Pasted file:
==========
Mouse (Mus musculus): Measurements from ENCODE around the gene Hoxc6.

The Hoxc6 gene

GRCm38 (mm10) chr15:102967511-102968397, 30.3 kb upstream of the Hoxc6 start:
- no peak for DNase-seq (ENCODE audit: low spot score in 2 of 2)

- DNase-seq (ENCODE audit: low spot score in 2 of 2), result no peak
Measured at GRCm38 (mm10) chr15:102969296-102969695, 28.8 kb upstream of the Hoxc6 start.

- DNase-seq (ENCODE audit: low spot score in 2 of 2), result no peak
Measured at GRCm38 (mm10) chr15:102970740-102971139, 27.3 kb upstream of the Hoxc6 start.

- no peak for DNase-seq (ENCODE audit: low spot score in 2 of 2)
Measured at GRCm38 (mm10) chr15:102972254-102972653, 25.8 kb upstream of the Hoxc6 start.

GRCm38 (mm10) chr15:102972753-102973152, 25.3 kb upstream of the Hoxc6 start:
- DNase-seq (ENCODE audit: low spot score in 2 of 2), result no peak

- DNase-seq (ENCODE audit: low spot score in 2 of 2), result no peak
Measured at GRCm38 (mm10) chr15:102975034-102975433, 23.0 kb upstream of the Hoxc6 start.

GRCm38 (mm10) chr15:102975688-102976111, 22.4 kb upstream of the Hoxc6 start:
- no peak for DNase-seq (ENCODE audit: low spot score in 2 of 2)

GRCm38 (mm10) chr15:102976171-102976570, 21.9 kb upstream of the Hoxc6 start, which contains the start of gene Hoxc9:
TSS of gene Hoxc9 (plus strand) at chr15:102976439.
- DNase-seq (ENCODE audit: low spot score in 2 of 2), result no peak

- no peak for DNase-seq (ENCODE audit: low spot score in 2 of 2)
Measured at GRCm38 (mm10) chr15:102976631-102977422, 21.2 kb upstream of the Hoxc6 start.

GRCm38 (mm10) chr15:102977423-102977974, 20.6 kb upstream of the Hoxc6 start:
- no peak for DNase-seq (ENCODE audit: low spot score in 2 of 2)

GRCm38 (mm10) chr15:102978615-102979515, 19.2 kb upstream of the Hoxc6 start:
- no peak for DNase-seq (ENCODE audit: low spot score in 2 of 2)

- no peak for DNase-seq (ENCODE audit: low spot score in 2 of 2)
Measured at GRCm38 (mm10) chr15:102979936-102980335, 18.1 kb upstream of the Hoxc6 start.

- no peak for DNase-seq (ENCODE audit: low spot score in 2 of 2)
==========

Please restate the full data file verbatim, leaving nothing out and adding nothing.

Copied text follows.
Mouse (Mus musculus): Measurements from ENCODE around the gene Hoxc6.

The Hoxc6 gene

GRCm38 (mm10) chr15:102967511-102968397, 30.3 kb upstream of the Hoxc6 start:
- no peak for DNase-seq (ENCODE audit: low spot score in 2 of 2)

- DNase-seq (ENCODE audit: low spot score in 2 of 2), result no peak
Measured at GRCm38 (mm10) chr15:102969296-102969695, 28.8 kb upstream of the Hoxc6 start.

- DNase-seq (ENCODE audit: low spot score in 2 of 2), result no peak
Measured at GRCm38 (mm10) chr15:102970740-102971139, 27.3 kb upstream of the Hoxc6 start.

- no peak for DNase-seq (ENCODE audit: low spot score in 2 of 2)
Measured at GRCm38 (mm10) chr15:102972254-102972653, 25.8 kb upstream of the Hoxc6 start.

GRCm38 (mm10) chr15:102972753-102973152, 25.3 kb upstream of the Hoxc6 start:
- DNase-seq (ENCODE audit: low spot score in 2 of 2), result no peak

- DNase-seq (ENCODE audit: low spot score in 2 of 2), result no peak
Measured at GRCm38 (mm10) chr15:102975034-102975433, 23.0 kb upstream of the Hoxc6 start.

GRCm38 (mm10) chr15:102975688-102976111, 22.4 kb upstream of the Hoxc6 start:
- no peak for DNase-seq (ENCODE audit: low spot score in 2 of 2)

GRCm38 (mm10) chr15:102976171-102976570, 21.9 kb upstream of the Hoxc6 start, which contains the start of gene Hoxc9:
TSS of gene Hoxc9 (plus strand) at chr15:102976439.
- DNase-seq (ENCODE audit: low spot score in 2 of 2), result no peak

- no peak for DNase-seq (ENCODE audit: low spot score in 2 of 2)
Measured at GRCm38 (mm10) chr15:102976631-102977422, 21.2 kb upstream of the Hoxc6 start.

GRCm38 (mm10) chr15:102977423-102977974, 20.6 kb upstream of the Hoxc6 start:
- no peak for DNase-seq (ENCODE audit: low spot score in 2 of 2)

GRCm38 (mm10) chr15:102978615-102979515, 19.2 kb upstream of the Hoxc6 start:
- no peak for DNase-seq (ENCODE audit: low spot score in 2 of 2)

- no peak for DNase-seq (ENCODE audit: low spot score in 2 of 2)
Measured at GRCm38 (mm10) chr15:102979936-102980335, 18.1 kb upstream of the Hoxc6 start.

- no peak for DNase-seq (ENCODE audit: low spot score in 2 of 2)